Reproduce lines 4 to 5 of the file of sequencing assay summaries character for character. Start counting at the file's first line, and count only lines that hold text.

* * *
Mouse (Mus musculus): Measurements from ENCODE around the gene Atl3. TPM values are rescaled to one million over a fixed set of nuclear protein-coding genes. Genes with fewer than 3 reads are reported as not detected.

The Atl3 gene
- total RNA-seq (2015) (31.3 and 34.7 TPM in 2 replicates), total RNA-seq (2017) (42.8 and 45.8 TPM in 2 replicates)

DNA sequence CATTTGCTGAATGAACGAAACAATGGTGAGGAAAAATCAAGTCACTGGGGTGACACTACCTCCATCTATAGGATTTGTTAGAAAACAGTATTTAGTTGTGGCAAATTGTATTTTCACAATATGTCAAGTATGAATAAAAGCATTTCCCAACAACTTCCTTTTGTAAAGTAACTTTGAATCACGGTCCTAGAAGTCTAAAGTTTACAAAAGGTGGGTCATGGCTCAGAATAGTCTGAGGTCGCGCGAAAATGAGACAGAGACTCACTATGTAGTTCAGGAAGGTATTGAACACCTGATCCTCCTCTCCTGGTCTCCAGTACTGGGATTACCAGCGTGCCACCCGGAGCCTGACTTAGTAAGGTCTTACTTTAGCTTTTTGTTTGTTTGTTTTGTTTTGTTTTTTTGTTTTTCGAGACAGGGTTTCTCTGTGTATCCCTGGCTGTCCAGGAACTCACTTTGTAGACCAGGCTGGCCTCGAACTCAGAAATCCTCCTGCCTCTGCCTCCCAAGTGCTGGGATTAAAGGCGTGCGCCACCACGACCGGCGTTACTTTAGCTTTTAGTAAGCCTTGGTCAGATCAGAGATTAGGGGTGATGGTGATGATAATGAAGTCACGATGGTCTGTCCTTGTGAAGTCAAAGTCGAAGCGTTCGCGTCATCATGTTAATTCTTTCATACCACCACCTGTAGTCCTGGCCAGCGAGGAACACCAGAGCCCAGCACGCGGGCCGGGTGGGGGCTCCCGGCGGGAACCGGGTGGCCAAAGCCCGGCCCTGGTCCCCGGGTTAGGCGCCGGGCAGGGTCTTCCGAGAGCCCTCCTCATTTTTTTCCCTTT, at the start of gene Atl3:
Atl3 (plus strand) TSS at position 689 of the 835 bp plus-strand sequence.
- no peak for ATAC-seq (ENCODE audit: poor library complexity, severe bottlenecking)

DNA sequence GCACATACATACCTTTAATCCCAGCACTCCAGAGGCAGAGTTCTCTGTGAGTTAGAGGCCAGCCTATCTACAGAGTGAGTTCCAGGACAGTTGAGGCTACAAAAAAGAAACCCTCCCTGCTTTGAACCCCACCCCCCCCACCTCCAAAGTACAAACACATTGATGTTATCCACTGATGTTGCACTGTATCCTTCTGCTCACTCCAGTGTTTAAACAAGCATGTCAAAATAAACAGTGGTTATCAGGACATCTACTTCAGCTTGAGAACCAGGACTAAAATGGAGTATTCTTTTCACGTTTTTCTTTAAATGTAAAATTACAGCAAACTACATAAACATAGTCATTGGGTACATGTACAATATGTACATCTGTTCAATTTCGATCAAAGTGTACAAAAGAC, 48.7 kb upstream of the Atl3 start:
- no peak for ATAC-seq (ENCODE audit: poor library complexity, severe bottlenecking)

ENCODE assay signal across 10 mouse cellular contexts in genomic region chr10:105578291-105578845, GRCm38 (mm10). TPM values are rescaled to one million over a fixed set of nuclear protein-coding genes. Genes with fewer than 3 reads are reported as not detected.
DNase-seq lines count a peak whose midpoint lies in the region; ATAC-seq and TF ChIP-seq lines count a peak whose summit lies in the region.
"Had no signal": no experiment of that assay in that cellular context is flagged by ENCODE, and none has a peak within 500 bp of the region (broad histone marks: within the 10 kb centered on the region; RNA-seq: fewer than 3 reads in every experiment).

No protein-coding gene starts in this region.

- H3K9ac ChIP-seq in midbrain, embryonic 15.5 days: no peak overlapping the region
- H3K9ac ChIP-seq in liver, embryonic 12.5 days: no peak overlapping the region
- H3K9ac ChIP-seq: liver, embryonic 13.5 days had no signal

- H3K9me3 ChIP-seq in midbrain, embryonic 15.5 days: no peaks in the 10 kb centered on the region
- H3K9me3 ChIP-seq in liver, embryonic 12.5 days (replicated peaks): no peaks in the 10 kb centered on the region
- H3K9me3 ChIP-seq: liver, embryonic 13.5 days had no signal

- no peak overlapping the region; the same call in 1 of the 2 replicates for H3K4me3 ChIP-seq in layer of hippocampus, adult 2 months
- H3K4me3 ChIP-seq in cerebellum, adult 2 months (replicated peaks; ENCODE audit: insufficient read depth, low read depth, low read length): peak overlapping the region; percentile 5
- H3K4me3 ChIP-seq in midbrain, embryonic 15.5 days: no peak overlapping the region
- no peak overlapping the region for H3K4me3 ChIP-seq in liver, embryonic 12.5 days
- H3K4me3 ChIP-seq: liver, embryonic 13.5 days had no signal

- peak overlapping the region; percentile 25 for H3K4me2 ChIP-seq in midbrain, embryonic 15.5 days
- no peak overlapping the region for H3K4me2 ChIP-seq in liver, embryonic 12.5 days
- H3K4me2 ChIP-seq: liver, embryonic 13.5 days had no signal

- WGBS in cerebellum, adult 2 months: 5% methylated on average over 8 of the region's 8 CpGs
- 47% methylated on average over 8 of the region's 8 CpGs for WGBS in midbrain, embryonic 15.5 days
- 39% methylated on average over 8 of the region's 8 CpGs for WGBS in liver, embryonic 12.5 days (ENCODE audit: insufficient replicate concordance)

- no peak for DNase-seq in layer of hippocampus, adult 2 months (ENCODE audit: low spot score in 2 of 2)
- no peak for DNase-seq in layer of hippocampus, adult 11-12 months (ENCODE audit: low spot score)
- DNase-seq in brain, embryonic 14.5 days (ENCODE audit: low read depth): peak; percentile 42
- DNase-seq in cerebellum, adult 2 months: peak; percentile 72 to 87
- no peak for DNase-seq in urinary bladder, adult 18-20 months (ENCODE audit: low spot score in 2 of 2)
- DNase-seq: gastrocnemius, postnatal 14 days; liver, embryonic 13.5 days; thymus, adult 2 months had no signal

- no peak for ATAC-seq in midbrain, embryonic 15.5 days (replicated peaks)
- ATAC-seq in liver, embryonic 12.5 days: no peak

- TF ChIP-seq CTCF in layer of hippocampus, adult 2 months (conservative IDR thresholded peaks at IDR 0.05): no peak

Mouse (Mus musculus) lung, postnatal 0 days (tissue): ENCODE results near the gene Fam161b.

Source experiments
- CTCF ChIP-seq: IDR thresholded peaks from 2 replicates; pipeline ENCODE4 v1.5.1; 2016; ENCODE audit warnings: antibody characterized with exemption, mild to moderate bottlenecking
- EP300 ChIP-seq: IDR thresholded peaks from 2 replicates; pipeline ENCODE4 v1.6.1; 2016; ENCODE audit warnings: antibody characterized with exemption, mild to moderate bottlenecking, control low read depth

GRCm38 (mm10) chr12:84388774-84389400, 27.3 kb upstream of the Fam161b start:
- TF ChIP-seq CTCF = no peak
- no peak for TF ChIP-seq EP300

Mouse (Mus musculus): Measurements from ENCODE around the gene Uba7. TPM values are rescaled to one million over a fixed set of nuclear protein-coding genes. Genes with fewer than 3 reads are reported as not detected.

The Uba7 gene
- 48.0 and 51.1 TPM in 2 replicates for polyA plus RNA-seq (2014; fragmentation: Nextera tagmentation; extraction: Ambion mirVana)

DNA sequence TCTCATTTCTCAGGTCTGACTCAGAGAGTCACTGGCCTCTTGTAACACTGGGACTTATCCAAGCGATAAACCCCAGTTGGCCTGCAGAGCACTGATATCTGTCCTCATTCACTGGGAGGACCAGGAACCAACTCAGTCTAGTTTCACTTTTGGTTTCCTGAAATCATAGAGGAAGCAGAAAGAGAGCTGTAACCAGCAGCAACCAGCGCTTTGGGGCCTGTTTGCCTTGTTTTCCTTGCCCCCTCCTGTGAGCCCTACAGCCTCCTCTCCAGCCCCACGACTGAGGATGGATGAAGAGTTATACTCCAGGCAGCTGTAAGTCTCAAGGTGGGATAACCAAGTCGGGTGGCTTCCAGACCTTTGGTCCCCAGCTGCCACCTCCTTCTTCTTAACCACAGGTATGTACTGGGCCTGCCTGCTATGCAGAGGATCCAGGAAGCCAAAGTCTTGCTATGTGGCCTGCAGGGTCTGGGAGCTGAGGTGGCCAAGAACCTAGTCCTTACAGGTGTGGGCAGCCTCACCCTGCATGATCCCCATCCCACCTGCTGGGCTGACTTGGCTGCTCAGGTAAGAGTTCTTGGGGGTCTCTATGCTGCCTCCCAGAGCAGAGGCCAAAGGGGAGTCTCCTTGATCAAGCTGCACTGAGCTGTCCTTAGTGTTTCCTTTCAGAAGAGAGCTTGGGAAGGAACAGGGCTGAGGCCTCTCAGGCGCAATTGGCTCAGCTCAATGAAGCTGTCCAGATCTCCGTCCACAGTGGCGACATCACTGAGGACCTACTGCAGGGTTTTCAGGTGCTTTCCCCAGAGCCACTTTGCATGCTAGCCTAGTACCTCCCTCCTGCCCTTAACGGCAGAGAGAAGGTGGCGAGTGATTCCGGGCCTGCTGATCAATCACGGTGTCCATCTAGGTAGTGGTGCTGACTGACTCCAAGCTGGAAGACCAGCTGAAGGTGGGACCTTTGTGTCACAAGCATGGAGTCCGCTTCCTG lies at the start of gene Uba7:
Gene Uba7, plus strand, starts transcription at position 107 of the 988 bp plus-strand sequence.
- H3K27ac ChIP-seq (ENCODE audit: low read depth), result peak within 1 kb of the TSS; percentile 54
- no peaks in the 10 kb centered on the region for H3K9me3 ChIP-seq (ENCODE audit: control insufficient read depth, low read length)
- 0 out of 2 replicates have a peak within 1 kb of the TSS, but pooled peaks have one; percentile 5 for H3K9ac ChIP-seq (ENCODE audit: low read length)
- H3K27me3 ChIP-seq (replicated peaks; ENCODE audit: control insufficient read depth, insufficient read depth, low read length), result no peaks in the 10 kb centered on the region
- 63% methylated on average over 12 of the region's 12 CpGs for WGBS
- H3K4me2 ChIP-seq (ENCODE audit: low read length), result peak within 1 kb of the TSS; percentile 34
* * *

DNA sequence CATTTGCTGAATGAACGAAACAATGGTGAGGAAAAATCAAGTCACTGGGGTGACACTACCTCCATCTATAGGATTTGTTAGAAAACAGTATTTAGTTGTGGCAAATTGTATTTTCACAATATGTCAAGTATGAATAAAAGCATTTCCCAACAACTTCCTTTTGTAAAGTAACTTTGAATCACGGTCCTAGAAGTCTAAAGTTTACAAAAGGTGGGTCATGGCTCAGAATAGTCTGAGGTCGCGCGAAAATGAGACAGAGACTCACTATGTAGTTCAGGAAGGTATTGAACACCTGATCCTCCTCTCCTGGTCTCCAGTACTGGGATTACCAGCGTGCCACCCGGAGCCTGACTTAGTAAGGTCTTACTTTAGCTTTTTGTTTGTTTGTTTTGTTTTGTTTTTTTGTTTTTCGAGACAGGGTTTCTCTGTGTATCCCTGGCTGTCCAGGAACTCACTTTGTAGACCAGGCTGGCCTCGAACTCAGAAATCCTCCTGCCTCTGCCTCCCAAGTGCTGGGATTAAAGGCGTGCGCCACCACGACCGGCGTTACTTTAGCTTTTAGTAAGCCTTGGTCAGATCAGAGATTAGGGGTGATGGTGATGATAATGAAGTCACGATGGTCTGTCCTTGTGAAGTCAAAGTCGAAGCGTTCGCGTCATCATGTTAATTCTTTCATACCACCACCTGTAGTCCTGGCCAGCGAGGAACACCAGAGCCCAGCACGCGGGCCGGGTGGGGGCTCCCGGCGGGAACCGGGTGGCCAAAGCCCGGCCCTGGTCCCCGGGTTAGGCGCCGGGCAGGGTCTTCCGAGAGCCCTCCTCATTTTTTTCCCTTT, at the start of gene Atl3:
Atl3 (plus strand) TSS at position 689 of the 835 bp plus-strand sequence.